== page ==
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Premium Bonds prize fund rate set to be slashed: Are they still worth holding?

Premium Bonds prize fund rate set to be slashed: Are they still worth holding?
Paloma Kubiak
Written By:
Paloma Kubiak

NS&I has confirmed that the Premium Bonds prize fund rate will be cut from the March 2024 draw, but the odds of winning will remain the same. Should savers still consider them?

The current 4.65% Premium Bonds prize fund rate will be reduced to 4.40% from the March 2024, bringing an abrupt end to 18 months of increases as NS&I looks to “strike a balance” between savers and taxpayers.

It comes after industry experts suggested back in November that savers should brace for NS&I rate cuts after it attracted nearly £10bn from savers in just six month – overshooting its net financing target for the whole year. The huge success of the 6.2% AER one-year Guaranteed Growth and Income Bonds boosted its coffers.

However, NS&I confirmed the odds of winning will remain the same from March, so each £1 bond has a 21,000-to-one chance of being drawn by ERNIE – the Electronic Random Number Indicator Equipment.

Compared to March 2023, the prize fund rate was 3.30%, with the odds of winning at 24,000-to-one.

Following the changes, the March draw is estimated to pay out over 5.7 million tax-free prizes worth £444m, compared to 5.8 million prizes worth £475m in January’s draw.

Andrew Westhead, NS&I retail director, said: “These changes reflect our requirement to strike a balance between the interests of our savers, taxpayers and the stability of the broader financial services sector. In a dynamic savings market, it’s important that our rates are set at an appropriate position against those of our competitors as we work towards meeting our annual Net Financing target.”

Are Premium Bonds still worth holding?

With the prize fund rate to stand at 4.40% tax-free in March, it is easily beaten by competitors who pay up to 5.22% AER on easy access savings (Metro Bank).

However, Premium Bonds aren’t like normal savings accounts as they don’t pay interest. Instead, the interest that should be paid is used to fund the monthly prize draw. The prize fund rate is intended to give savers a measure to see how it compares to normal savings accounts, but it shouldn’t be seen as an average return.

All-in-all, it means that for every £100 held in Premium Bonds, £4.40 will be paid out of the prize fund but this is based on a saver with average luck.

In reality, each month, there are two £1m winners, thousands who win between £500 and £100,000 and millions who win £100, £50 and £25. It also means each month many holders win nothing at all as in January’s draw, there were 122 billion eligible numbers.

However, part of the charm of Premium Bonds is the chance of winning the life-changing £1m jackpot. But for the majority of savers, having cash in an easy access account nets you guaranteed interest.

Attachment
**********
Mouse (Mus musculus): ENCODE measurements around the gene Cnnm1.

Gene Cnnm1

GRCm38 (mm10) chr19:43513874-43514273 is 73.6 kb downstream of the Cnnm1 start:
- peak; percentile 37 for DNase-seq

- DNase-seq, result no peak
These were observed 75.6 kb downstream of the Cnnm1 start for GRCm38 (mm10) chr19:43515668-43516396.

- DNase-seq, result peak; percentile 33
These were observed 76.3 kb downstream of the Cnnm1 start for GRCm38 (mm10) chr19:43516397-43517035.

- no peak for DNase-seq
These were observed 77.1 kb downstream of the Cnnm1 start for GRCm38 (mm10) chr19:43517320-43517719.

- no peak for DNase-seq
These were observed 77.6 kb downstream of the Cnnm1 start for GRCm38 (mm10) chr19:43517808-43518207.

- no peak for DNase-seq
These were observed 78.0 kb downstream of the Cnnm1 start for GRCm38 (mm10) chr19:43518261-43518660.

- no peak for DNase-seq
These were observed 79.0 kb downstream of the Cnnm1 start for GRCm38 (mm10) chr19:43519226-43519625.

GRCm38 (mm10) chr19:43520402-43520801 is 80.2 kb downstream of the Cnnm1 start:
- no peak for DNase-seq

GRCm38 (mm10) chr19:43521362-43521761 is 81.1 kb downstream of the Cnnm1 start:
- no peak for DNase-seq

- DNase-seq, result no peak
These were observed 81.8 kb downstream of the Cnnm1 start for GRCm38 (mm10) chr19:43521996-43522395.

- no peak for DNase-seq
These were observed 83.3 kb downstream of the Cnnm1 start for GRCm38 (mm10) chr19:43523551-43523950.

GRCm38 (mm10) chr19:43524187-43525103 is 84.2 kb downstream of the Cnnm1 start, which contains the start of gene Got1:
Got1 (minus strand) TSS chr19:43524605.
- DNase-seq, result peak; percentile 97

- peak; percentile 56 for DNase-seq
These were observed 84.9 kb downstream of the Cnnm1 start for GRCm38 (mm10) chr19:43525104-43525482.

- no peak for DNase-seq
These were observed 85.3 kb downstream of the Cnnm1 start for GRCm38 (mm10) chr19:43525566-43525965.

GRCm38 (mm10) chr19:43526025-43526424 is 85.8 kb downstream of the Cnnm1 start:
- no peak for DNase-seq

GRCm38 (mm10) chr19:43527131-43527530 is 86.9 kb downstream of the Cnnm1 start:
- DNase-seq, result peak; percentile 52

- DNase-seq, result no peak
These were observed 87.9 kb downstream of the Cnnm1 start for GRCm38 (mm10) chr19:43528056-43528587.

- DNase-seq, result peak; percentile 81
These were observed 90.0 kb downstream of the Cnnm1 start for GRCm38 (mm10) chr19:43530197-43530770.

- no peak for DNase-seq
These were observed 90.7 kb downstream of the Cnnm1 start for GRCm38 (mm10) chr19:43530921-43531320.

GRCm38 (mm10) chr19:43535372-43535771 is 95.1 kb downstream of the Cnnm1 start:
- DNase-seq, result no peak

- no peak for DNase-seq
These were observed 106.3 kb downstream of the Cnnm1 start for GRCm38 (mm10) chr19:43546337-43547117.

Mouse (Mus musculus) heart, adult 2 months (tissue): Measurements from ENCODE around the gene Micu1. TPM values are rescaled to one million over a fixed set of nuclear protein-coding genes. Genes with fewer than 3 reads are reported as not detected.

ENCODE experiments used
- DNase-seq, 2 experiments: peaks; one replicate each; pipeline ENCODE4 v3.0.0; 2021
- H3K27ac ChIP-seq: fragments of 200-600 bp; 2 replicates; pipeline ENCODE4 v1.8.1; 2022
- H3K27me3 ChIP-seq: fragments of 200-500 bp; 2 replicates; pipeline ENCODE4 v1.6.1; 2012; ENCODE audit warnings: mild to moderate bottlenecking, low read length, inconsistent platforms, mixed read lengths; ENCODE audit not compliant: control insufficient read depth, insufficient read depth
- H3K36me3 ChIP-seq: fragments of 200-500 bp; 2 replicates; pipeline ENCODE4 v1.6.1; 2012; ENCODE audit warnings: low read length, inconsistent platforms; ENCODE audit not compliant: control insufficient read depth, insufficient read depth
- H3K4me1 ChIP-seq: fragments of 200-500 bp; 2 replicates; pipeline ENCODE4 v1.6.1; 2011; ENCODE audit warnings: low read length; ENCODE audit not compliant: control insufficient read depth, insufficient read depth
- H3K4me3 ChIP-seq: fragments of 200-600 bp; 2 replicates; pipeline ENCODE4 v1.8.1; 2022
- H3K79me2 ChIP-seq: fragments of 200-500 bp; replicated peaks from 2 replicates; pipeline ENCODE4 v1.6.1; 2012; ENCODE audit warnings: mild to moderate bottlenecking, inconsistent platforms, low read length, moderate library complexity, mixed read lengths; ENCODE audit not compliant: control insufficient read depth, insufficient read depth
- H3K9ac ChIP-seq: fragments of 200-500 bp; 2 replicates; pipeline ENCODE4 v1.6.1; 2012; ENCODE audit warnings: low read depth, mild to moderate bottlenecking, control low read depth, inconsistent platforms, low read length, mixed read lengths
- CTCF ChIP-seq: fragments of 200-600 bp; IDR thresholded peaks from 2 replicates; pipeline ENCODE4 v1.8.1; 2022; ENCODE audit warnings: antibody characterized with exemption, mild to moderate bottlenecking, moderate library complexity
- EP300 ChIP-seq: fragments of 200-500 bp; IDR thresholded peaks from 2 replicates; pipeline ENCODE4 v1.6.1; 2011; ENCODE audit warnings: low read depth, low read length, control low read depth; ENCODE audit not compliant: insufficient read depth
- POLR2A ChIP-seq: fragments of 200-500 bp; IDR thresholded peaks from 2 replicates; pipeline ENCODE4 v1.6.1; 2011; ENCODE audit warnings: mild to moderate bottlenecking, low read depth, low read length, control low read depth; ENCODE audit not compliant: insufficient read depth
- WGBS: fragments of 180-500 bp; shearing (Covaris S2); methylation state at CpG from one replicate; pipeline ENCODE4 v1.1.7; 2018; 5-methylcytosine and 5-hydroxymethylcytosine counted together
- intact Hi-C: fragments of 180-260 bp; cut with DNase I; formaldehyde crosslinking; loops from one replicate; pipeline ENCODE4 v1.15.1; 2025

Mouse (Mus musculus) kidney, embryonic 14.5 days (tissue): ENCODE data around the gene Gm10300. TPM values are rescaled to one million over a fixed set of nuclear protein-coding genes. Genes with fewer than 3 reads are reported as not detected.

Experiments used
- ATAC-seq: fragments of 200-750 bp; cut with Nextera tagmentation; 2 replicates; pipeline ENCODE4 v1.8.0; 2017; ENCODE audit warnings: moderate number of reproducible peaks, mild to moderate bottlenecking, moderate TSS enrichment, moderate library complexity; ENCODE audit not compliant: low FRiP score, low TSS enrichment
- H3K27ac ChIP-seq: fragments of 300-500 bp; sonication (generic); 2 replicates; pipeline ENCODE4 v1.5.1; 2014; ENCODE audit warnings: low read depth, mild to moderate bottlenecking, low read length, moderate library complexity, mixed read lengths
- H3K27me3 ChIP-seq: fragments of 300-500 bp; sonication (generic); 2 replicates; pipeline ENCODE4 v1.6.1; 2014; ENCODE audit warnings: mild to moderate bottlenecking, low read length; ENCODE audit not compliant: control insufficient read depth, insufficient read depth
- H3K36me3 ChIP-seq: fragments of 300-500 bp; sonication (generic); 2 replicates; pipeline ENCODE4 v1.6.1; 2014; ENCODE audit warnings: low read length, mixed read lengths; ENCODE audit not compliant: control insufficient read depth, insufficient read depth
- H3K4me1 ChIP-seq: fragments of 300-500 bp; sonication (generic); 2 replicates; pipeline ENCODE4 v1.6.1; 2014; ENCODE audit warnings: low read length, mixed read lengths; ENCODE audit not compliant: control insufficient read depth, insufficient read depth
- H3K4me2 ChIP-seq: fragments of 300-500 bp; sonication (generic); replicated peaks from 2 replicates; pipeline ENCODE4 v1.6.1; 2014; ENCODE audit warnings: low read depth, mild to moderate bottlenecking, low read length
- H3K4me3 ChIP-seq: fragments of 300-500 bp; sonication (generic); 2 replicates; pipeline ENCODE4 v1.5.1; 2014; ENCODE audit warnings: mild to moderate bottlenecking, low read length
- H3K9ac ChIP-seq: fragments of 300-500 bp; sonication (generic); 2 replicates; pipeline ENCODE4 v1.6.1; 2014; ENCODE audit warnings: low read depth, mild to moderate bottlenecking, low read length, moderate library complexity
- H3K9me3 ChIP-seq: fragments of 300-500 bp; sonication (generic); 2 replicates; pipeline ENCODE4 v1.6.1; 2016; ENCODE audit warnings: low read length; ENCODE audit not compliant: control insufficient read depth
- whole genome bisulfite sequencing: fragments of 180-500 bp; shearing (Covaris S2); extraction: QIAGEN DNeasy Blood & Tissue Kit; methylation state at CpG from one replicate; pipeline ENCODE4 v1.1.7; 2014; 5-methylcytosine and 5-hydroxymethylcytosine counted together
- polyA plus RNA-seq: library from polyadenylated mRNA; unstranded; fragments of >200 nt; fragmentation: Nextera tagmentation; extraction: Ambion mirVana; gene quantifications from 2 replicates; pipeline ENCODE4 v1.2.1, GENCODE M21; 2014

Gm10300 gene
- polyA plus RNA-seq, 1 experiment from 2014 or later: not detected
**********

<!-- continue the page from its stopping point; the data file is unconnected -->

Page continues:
But, according to Anna Bowes, co-founder of Savings Champion, savers shouldn’t forgot that all prizes are tax-free.

Bowes said: “For those who pay tax on their savings, remember that all prizes are tax-free which may benefit higher and additional rate taxpayers, and those who have used their Personal Savings Allowance.

“If you were to win the equivalent of the new prize fund interest rate of 4.40%, as a basic rate taxpayer this rate is the equivalent of earning 5.50% on a taxable easy access account, 7.33% if you are a higher rate taxpayer and 8% for additional rate taxpayers.”

Meanwhile, Sarah Coles, head of personal finance at Hargreaves Lansdown, said: “If you are considering putting money into Premium Bonds, it’s not just the cut in the interest rate that needs to be part of the decision. You also need to consider the fact that in the average month, the average bond will win nothing, so Premium Bonds will be losing money after inflation.

“Now that so many easy access accounts are keeping pace with inflation, it’s important to be aware you’re paying the price for an outside chance of winning a life-changing sum of money. For many people, the certainty of a savings rate will still hold appeal, in which case it’s worth shopping around among the smaller banks, building societies and savings platforms for the best possible rate.”

More rate cuts on the cards?

Laura Suter, director of personal finance at AJ Bell, said NS&I will likely continue to bring rates down in small increments.

Suter said: “But the only direction from here is down for rates from the Government-backed provider. NS&I has already exceeded its fundraising target for the tax year. We’ve already seen NS&I pull its guaranteed bonds and cut the rate on its Green Savings Bond – further cuts to Premium Bonds are certainly around the corner.”

She added that “this is the biggest sign yet that the rates bonanza enjoyed by savers is coming to an end”.

“This is another signal for savers to shop around and nab the best rates before they fall further,” she warned.